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1 Model Academic Curriculum Module 4 The SARA Process Scanning, Analysis, Response, & Assessment.

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Presentation on theme: "1 Model Academic Curriculum Module 4 The SARA Process Scanning, Analysis, Response, & Assessment."— Presentation transcript:

1 1 Model Academic Curriculum Module 4 The SARA Process Scanning, Analysis, Response, & Assessment

2 2 Module 4 Topics The SARA Process Problem Solving Case Studies


4 4 Scanning Identifying recurring problems Prioritizing the problems Developing broad goals Confirming that the problems exist Determining how often the problem occurs and how long it has been a concern Selecting problems for closer examination

5 5 Methods of Identifying Problems Analyzing calls for service, crime data and agency records for patterns and trends involving repeat locations, victims and offenders Mapping specific crimes by time of day, proximity to locations, and other similar factors Consulting officers, supervisors, detectives, mid- level managers and command staff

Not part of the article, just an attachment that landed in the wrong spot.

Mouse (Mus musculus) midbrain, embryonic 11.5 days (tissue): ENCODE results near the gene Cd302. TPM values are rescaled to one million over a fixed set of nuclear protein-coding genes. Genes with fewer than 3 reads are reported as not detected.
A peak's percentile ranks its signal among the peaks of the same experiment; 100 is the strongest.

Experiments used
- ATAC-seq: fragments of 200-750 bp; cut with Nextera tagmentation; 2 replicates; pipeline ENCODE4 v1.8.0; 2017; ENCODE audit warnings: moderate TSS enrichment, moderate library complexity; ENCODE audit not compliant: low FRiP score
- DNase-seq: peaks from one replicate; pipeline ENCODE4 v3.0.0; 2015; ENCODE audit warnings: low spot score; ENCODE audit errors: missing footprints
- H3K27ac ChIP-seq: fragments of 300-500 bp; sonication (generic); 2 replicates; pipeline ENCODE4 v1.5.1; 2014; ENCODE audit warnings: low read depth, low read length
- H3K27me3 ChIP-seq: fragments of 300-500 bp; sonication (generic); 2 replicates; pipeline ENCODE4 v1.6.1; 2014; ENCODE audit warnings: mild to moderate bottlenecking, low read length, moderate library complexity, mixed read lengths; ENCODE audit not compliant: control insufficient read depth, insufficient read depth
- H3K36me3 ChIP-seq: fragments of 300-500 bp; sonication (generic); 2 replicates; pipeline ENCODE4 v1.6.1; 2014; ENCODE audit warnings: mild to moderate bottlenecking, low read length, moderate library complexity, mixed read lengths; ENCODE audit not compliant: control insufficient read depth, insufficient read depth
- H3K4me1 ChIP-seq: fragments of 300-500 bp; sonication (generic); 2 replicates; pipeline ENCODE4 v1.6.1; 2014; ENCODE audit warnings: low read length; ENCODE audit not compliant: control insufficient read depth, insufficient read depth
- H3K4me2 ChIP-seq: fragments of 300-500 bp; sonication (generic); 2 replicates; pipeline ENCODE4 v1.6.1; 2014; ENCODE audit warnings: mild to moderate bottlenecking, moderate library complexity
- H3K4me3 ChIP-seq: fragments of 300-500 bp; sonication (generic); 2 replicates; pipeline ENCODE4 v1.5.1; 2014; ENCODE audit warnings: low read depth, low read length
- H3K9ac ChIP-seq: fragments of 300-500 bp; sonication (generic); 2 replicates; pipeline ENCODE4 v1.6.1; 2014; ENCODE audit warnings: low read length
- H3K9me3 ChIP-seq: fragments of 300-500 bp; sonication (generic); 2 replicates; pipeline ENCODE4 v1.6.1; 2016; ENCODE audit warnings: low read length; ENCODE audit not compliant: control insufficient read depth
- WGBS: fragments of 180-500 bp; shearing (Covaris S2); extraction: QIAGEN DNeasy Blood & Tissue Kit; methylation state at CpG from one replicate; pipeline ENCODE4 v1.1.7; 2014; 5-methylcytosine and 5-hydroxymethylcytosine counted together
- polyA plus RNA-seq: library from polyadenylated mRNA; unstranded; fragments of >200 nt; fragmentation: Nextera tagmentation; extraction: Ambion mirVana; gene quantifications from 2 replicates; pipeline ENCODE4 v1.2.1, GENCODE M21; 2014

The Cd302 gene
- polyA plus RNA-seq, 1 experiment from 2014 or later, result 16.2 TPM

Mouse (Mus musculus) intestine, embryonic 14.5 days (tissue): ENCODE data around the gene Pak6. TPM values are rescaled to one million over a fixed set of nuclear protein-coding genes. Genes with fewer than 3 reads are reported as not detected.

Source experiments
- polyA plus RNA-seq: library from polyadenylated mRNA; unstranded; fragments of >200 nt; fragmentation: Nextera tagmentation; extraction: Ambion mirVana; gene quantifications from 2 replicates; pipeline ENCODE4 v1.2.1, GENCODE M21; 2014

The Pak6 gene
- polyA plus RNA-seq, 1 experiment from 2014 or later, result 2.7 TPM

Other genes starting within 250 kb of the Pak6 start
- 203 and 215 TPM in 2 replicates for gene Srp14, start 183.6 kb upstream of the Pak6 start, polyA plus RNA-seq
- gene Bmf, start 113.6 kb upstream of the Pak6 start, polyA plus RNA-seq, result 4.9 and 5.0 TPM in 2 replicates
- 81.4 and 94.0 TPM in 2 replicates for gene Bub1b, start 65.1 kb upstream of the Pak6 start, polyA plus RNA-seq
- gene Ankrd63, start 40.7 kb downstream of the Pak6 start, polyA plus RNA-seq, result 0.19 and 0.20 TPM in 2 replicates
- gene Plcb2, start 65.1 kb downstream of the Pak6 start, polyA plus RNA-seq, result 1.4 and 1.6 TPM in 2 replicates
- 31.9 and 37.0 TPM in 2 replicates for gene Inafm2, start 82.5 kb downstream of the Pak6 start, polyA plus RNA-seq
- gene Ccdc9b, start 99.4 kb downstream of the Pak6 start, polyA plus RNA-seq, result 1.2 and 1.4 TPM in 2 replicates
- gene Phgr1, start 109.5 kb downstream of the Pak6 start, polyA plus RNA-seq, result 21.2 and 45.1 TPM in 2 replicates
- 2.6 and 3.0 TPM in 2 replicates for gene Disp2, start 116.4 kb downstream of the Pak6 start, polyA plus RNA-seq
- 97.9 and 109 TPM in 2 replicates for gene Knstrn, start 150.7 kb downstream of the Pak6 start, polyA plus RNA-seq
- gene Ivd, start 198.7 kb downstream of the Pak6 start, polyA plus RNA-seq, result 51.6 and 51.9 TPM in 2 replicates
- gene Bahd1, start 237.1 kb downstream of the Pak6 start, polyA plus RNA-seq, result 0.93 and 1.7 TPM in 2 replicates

6 6 Methods of Identifying Problems Reviewing police reports Surveying the community Reviewing citizen complaints Participating in community meetings Reviewing information from neighborhood associations and nonprofit organizations Consulting social service/governmental agencies Following media coverage and editorials

7 7 Identifying Stakeholders Local service/government agencies with jurisdiction or an interest in the problem. Victims of the problem, and/or associations representing victims Neighbors, coworkers, friends and relatives of victims or neighborhood residents affected by the problem

8 8 Identifying Stakeholders Agencies or people that have some control over offenders Commercial establishments adversely impacted by the crime or disorder problem National organizations or trade associations with an interest in the problem.